o . The style in which his servant wrote was somewhat amusing, but it was evident that the view he took of the whole case was tolerably correct. It occurred to me, I admit, that after my father-in-law’s condescension in accepting the perusal of the letter, and his consequent admission or permission— implied, if not expressed—of the attachment existing between Miss Kerridge and Mr. Lazenby, that Mr. Lazenby would inevitably become a kind of appendage to one or other of the establishments at the Rectory or Ashmead; and then again— there was nothing I could think of, nothing I could imagine, that did not bring back my apprehensions and anticipations as to the precariousness of my tenure here—still my delight at having Merman decidedly expelled and properly exposed, got the better—at least for two hours—of every other feeling. But the storm I had to encounter in the interval between my interview with Wells, letter in hand from Merman himself and this explanatory one, was something terrific. Harriet was so well satisfied with Jane's conduct, and the resolution at which she had arrived as to going to Sniggs's, that she endured—nay, perhaps that is too strong a term—she was pleased with her society, and remained with her, until Kate's return from the love market, and from visiting the remains of her dear brother. - She came home accompanied by Mrs. Sniggs, who, not venturing to intrude foother than the hall, left her there, having imprinted on her damask cheek a kiss, accompanied by a promise that Mr. Sniggs would be up in the morning, and that any suggestion she might make would be, of course, attended to. There was a crisis at hand. Kate's return was followed by a summons from her to Jane to attend her in her room. Jane, gaining strength against tyranny by encouragement from Harriet, whose manner assured and engaged her, sent word by the maid that she was with Mrs. Gurney, and that she might come to her (having obtained permission), or she must wait till she could leave her aunt. This answer to her message set Kitty into a flame. She, the possessor of the order from head-quarters; she who had, under the protection of Mrs. Sniggs, defied the power of her aunt, to be treated in this disrespectful and unceremonious manner! Lucky indeed was it for her maid that she was somewhat older, larger, and stronger than Kitty, else, in the paroxysm which followed the message, she would, in all probability, have fallen a victim to her excessive rage. “La Miss,” said the maid, “why do you put yourself in a passion about people like these? why, what are they? Only charity children of dear Mr. Cuthbert, your dear father: don't let them see that you care about them. I’m sure, after their treatment of poor Master Thomas, they deserve neither notice nor respect. If I was you, Miss Katherine, I would go straight, right an end, to Mrs. Gurney's room, and walk in without so much as knocking at the door or saying with your leave or by your leave, and i. just tell them all about your visit to your dear brother's venerable remains, and describe it to them : tell them how he looked, and what a place he is in, and all that, and make them cry their nasty hearts out; and as for Miss Jane, she ought to be ashamed of going and carneying over these people, who want to rob her and you of your rightful fortune.”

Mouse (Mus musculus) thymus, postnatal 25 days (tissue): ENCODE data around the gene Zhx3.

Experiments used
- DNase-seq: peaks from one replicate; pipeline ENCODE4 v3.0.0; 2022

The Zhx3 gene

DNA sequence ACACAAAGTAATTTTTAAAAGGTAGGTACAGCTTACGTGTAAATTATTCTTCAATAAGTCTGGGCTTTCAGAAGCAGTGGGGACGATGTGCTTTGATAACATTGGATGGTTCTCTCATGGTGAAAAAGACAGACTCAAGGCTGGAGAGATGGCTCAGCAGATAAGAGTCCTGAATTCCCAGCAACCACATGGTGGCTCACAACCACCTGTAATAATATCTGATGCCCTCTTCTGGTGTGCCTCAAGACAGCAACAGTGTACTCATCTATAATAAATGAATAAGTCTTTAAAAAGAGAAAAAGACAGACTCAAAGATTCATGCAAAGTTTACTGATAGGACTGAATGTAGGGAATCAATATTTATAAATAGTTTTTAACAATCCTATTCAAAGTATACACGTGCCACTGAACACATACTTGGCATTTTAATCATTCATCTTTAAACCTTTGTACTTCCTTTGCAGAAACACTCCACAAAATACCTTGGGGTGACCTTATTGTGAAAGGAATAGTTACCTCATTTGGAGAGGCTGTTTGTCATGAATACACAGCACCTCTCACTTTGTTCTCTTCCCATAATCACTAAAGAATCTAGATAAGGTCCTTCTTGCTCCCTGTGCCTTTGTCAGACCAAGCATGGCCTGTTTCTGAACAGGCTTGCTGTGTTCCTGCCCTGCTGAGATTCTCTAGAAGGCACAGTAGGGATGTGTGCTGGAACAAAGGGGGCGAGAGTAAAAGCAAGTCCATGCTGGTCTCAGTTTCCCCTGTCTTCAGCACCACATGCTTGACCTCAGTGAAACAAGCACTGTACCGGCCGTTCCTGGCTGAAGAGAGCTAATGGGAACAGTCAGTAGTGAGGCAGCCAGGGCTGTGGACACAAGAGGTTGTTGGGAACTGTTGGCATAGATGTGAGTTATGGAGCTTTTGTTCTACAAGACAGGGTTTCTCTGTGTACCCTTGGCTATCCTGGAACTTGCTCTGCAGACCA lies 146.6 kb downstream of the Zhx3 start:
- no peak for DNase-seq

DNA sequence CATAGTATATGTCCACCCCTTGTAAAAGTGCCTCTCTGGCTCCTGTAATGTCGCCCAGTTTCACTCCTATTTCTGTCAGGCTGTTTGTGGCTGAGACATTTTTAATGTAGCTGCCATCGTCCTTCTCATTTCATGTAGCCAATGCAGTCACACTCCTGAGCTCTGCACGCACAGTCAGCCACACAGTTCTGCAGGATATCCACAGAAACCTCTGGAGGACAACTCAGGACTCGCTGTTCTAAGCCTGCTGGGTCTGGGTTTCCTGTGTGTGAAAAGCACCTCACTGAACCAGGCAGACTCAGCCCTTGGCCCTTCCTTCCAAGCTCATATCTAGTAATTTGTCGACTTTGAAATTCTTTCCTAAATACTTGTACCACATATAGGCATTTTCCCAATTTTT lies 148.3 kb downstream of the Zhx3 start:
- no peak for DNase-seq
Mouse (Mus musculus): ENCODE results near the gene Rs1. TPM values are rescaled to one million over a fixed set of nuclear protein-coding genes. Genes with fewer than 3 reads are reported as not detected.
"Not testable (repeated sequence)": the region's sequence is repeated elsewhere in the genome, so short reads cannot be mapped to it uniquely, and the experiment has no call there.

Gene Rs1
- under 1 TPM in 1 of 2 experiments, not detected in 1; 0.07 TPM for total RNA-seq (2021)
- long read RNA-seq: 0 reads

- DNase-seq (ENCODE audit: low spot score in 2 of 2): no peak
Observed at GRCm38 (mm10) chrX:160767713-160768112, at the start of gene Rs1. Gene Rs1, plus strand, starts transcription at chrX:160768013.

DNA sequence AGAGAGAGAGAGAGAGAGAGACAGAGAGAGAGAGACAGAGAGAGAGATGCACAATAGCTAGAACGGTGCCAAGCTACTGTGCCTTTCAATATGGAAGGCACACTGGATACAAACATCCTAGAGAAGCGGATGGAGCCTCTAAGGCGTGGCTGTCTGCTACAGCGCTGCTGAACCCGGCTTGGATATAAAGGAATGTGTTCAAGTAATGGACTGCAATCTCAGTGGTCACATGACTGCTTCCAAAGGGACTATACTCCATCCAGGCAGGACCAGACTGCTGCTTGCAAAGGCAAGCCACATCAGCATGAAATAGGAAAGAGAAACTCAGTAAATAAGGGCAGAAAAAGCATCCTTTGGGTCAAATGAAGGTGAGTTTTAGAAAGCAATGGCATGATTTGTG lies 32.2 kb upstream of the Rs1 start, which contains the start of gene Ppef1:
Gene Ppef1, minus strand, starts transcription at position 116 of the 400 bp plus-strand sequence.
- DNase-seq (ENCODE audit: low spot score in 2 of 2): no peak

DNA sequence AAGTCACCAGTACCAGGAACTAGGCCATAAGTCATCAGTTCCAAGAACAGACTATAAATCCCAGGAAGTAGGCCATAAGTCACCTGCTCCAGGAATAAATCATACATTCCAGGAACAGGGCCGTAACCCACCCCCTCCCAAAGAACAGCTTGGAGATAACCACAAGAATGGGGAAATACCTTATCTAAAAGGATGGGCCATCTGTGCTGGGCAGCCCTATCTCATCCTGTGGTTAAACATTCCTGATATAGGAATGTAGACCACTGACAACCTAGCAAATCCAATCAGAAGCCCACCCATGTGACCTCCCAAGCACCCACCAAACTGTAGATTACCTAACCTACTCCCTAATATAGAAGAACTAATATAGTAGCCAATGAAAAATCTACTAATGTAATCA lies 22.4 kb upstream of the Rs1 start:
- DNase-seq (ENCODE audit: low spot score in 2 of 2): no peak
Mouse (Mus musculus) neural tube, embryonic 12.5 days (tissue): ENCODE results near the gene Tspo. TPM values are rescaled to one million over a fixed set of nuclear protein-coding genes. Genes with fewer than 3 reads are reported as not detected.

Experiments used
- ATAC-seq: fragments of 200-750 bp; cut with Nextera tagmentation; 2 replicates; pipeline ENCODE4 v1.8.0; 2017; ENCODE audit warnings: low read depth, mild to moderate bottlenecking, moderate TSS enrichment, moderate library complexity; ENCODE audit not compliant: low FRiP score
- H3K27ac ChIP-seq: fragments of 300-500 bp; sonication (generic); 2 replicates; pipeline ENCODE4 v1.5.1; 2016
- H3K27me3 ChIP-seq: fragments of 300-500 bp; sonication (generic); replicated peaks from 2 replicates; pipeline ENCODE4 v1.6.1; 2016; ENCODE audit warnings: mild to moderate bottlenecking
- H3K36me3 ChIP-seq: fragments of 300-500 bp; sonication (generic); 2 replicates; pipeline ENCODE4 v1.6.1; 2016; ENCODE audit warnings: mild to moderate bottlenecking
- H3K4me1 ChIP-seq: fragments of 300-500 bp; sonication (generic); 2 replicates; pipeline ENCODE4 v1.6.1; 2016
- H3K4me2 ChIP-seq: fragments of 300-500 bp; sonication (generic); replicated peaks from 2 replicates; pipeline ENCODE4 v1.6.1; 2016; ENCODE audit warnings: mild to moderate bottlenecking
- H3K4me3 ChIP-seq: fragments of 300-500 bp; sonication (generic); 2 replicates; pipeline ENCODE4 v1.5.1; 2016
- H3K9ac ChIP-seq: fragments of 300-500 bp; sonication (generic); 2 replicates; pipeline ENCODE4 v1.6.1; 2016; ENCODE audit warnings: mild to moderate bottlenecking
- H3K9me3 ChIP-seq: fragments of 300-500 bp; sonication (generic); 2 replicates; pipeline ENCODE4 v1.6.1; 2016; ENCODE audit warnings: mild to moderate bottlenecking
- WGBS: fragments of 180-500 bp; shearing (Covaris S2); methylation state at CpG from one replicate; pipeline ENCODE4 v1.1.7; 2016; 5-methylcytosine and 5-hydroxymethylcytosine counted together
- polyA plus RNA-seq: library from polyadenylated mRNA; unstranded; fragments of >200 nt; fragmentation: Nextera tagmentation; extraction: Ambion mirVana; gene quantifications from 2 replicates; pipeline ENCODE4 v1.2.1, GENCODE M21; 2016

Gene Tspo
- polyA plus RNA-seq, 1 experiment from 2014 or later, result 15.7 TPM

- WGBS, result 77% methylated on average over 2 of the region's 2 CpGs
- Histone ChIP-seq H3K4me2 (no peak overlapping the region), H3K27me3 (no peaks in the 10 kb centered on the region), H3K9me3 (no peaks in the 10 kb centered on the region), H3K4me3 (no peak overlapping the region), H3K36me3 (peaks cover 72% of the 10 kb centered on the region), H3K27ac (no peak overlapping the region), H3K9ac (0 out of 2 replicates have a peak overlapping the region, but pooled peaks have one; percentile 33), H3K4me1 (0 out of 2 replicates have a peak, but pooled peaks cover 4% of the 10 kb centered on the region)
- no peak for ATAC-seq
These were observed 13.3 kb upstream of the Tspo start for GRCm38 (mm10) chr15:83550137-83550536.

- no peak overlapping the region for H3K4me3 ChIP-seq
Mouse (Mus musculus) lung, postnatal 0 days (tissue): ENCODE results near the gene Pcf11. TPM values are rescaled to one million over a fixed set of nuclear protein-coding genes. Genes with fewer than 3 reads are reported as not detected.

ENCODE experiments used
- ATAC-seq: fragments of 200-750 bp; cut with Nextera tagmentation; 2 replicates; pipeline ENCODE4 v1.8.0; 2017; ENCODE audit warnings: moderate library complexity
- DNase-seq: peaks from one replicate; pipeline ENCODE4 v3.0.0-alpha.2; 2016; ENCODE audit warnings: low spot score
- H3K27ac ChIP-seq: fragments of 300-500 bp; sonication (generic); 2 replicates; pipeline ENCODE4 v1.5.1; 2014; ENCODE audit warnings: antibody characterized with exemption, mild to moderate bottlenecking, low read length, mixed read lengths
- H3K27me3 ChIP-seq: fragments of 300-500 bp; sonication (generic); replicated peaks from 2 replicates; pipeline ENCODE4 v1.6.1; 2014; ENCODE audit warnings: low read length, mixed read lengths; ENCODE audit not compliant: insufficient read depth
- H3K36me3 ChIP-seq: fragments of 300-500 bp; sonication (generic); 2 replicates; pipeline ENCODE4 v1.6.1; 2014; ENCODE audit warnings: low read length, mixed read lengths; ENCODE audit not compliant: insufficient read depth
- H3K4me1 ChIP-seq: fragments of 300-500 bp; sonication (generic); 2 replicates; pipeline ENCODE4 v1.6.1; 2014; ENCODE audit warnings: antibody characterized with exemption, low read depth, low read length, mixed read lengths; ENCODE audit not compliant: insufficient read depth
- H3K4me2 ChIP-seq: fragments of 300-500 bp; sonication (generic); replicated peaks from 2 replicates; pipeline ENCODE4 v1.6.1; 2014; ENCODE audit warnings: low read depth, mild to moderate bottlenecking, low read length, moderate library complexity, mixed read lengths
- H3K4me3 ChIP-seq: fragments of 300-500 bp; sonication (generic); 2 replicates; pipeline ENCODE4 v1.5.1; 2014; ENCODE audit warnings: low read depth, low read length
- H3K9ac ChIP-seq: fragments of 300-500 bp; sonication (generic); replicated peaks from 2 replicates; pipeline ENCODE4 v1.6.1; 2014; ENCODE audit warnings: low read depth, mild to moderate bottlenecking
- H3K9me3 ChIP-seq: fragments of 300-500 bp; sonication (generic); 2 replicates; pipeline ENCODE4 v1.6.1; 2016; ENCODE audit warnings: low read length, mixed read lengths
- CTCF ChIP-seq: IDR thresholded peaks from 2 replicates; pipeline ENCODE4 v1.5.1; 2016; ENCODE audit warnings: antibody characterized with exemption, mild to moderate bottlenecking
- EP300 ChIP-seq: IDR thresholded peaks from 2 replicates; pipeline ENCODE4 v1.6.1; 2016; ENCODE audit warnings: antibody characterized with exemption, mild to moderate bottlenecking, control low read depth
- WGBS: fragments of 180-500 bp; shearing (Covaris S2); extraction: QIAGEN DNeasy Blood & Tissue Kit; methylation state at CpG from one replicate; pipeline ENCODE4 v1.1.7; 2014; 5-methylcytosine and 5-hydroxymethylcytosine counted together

This conversation, or rather this harangue, with all of which I accidentally became acquainted, had the desired effect, and stirred Miss Katherine up to the execution of her maid’s design, and accordingly, with Cuthbert's letter in her hand, and without—according to prescription—any knocking or tapping at the door, she flounced into Harriet's room. Luckily, as it happened, I was on my road thither too, and almost immediately followed the sylph-like danseuse into the apartment.

“So, Jane,” said Kate, without even affecting the civility of first noticing my wife, “you do not choose to come to my room to hear what I have to tell you: you have no feeling— no heart, Jenny—and so I shall write and tell Pappy—l— have—seen—Tommy;” and thereupon she burst into tears.

“I know you have,” said Jane: “you went out on purpose. “I—never—saw—any body dead before,” sobbed Kate ; “but I am glad I went,” and here she cried exceedingly.

“Kitty,” said Harriet, rising from her seat and taking her hand in her hands, “my dear girl, you should not cry in this manner. What avails all this sorrow? He is gone to a better world. Indeed, if you had consulted me, I should have strongly urged the uselessness of such a visit—I might almost add, the danger.”

I felt a slight shudder at the thought—my poor baby unfoly sleeping within three yards of the excited young adW.

Hi don't care for danger,” said Kate; “and as for asking gou, aunt, I knew you would not have let me go, and so did Mrs. Brandyball, and that was the reason she confided the